A STUDY on soil types in the Lochaber and Woolumbool area is aiming to improve yields for local farmers.
Producers in those areas have identified struggles with two main soil types in their farming enterprises - acidic sands and alkaline clays - which pose different challenges to their businesses.
The sands are prone to erosion, have low soil carbon levels and are often acidic while the alkaline clays have issues with toxicity in the plants.
With funding through the Community Landcare Grants Scheme, the Lochaber Ag Bureau and Rural Solutions SA have been working together at two sites in the area.
They are continuing to monitor a sandy site at Graeme Clothier's at Woolumbool and establishing a new site at Bob Williams' at Lochaber which has heavier soils.
Rural Solutions SA's Melissa Fraser said some yield results had been reported at the Woolumbool site, which was established in 2012.
"We have been trialling the use of some organic matter such as composts," she said.
"Applied to the soil on the surface or via deep placement, using a commercial spader to mix the soil down."
Dr Fraser said results had been mixed and they would continue monitoring changes in soil chemical and physical condition, deeper root growth, pasture responses and the effects on general soil health and cover in response to the application of the composts.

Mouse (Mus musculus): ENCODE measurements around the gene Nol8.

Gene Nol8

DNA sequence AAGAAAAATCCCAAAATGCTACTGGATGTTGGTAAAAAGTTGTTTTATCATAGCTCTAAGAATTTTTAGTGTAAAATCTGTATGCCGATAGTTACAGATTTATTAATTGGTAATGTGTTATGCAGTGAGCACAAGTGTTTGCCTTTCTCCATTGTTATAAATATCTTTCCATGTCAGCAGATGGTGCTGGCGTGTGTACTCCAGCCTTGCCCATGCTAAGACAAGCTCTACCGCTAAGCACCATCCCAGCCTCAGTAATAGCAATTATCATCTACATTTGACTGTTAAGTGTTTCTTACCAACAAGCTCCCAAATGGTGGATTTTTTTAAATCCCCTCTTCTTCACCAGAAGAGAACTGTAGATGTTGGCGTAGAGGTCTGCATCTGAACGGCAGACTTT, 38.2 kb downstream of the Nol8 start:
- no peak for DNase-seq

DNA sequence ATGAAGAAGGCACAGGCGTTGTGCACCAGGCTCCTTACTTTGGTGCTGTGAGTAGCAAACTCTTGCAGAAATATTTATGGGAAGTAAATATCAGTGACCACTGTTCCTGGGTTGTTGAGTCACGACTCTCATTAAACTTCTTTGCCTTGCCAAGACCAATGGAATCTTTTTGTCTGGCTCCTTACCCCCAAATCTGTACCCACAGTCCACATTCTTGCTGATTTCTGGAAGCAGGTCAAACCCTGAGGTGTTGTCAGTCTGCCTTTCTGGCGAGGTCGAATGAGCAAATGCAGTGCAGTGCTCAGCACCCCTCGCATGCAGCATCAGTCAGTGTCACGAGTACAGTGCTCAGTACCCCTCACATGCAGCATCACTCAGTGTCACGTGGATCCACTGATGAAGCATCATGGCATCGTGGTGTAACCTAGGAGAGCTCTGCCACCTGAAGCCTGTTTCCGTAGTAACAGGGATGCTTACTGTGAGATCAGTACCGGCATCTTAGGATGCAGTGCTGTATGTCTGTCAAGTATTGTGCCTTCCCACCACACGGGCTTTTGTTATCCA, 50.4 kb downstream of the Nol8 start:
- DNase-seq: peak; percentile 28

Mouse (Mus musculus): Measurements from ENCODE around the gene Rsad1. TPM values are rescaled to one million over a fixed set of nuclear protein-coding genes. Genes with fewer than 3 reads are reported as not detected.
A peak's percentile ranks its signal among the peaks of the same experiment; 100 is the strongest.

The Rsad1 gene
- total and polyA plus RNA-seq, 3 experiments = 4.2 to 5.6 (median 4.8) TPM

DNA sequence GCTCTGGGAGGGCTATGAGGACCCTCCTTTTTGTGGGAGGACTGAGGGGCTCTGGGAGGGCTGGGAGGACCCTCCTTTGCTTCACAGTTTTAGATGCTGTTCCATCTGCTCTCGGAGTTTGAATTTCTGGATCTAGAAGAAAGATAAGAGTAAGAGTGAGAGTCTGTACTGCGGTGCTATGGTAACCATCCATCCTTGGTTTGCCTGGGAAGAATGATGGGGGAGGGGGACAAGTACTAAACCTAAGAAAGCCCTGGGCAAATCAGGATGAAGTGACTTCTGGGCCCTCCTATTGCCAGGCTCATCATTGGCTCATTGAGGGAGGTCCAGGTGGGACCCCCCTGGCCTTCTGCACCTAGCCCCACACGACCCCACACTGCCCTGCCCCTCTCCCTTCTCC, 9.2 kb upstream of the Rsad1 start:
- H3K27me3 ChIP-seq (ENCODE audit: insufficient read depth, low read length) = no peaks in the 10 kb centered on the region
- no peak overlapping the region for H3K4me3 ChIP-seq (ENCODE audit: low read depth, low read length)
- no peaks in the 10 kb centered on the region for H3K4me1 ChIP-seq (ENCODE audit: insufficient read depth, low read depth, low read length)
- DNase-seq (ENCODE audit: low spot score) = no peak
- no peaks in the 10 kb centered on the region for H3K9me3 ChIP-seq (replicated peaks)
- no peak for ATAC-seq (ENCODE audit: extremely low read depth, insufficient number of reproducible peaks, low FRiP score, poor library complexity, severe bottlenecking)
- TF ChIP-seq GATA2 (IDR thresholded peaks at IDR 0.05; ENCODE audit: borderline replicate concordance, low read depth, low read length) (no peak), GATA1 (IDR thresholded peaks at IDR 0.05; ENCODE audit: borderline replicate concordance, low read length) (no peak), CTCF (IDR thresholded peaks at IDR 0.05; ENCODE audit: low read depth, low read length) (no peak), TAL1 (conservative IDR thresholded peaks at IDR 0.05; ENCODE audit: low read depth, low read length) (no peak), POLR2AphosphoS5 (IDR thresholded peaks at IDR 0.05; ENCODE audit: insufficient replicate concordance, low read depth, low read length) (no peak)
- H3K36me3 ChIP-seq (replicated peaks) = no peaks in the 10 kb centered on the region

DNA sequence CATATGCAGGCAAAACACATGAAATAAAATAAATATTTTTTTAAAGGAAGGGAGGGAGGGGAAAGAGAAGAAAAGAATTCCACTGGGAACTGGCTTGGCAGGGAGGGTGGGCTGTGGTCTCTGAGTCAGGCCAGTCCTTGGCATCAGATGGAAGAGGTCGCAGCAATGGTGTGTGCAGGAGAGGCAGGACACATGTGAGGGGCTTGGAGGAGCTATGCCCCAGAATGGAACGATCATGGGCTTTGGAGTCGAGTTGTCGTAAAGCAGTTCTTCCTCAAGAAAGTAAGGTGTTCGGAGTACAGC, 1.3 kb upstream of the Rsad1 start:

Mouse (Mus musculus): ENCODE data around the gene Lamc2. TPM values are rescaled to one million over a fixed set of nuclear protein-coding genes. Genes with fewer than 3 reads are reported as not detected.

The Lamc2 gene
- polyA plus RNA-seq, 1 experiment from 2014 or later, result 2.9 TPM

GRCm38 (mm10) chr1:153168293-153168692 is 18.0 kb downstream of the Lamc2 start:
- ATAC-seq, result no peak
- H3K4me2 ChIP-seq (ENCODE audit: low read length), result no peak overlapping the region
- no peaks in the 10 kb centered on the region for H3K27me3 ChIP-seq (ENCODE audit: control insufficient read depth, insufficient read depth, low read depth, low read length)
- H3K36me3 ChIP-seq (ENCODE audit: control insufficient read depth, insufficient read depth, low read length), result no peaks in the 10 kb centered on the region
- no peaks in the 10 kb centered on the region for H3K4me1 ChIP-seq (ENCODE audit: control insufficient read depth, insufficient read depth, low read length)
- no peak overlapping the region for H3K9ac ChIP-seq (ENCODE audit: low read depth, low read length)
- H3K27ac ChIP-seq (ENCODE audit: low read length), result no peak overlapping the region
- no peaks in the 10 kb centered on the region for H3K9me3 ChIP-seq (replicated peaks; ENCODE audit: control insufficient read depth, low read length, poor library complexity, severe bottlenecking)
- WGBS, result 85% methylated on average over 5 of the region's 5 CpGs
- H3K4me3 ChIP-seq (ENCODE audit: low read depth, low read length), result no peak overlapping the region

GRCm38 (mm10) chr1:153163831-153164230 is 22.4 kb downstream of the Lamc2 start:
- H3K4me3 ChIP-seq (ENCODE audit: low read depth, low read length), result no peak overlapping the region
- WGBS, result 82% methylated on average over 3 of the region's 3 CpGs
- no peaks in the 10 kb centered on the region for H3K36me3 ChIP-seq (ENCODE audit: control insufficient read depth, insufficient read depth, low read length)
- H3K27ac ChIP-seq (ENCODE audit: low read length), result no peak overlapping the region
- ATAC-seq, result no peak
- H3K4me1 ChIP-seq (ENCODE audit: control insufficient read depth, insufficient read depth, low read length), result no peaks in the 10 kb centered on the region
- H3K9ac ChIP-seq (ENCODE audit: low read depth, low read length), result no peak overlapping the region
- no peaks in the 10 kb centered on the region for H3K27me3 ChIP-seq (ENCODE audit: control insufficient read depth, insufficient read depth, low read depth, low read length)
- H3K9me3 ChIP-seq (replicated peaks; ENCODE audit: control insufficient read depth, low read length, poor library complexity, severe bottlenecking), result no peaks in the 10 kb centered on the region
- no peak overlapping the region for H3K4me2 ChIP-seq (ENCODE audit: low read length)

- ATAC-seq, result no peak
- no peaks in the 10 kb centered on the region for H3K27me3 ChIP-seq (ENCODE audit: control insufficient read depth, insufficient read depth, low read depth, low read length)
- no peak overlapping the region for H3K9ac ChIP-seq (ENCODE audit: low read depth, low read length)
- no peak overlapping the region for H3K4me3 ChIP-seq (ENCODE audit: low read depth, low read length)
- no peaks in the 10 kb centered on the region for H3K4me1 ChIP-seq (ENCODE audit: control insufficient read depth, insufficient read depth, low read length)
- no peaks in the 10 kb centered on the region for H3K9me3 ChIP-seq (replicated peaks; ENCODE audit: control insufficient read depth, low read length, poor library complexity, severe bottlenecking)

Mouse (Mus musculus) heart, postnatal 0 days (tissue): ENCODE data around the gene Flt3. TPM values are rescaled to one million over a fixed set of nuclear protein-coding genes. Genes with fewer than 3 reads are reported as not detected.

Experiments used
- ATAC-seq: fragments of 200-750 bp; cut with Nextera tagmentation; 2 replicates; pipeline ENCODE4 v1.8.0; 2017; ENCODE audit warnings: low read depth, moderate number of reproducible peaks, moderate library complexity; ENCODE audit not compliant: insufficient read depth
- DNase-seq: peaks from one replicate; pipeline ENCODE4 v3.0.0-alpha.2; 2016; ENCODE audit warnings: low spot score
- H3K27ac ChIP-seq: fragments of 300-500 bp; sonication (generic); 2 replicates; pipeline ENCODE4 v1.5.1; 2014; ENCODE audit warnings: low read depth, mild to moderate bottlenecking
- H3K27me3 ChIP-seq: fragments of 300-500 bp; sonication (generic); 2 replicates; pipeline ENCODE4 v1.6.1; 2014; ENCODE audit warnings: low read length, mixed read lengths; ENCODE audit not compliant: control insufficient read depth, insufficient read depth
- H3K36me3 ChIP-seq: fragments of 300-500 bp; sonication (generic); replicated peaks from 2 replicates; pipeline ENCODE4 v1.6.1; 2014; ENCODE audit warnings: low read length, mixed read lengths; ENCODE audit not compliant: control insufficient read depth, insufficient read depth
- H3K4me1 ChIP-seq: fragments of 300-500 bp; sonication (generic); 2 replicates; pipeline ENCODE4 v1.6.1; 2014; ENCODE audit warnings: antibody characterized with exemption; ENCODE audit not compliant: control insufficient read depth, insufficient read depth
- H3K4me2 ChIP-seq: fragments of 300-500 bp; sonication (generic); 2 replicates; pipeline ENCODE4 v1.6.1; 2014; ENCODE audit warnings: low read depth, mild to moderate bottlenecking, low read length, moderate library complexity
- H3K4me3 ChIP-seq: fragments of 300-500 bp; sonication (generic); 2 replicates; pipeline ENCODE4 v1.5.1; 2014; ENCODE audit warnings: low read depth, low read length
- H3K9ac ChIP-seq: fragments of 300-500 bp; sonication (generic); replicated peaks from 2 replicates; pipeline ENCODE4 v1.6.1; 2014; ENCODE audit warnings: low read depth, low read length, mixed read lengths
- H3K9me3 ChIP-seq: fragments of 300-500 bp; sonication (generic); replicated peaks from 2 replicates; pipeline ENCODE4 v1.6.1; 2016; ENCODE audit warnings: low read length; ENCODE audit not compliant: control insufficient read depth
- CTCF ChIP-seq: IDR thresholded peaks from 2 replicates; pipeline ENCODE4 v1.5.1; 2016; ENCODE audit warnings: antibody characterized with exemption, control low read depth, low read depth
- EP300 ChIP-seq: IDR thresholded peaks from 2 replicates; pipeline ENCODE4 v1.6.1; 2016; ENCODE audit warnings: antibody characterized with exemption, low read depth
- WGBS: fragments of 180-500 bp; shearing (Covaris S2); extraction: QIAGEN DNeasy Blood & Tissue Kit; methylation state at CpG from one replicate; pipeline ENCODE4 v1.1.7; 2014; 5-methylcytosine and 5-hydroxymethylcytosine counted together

She reported sheep manure was achieving favourable results so far.
The Lochaber site features heavier "duplex" soils - with a sandy surface over heavier clay below - creating issues with low pH in the surface and sodicity at depth.
"We started a trial looking at the use of gypsum and lime," Dr Fraser said.
"The soil is acidic at the surface and alkaline at depth...both of which need different treatments."
Organic matter will also be used at the Lochaber site.
Dr Fraser said monitoring and analysis will continue at both sites until the project ends in March next year.
A field walk will be held at both sites later in the year.
Dr Fraser presented the findings to the Lochaber Ag Bureau on May 28, which were heralded as informative according to bureau member Yvonne Correll.
"These projects are so vital to investigate the options we can use with our farm practices," she said.
"Trying different methods and applications that we can include in our soil."
Mrs Correll said it was important trials like this continue.
"Only over several seasons do you get a good look at the results," she said.
- The Lochaber Ag Bureau, part of the State Bureau which has been running for 125 years, was formed in 1949 and is an organisation where local farmers can get together and share ideas.
They often bring in guest speakers to talk to the bureau about a range of topics including technology, farm practices, farm business and health issues.
"It's a local group that can get together and discuss relevant topics to their farm practices and businesses," Mrs Correll said.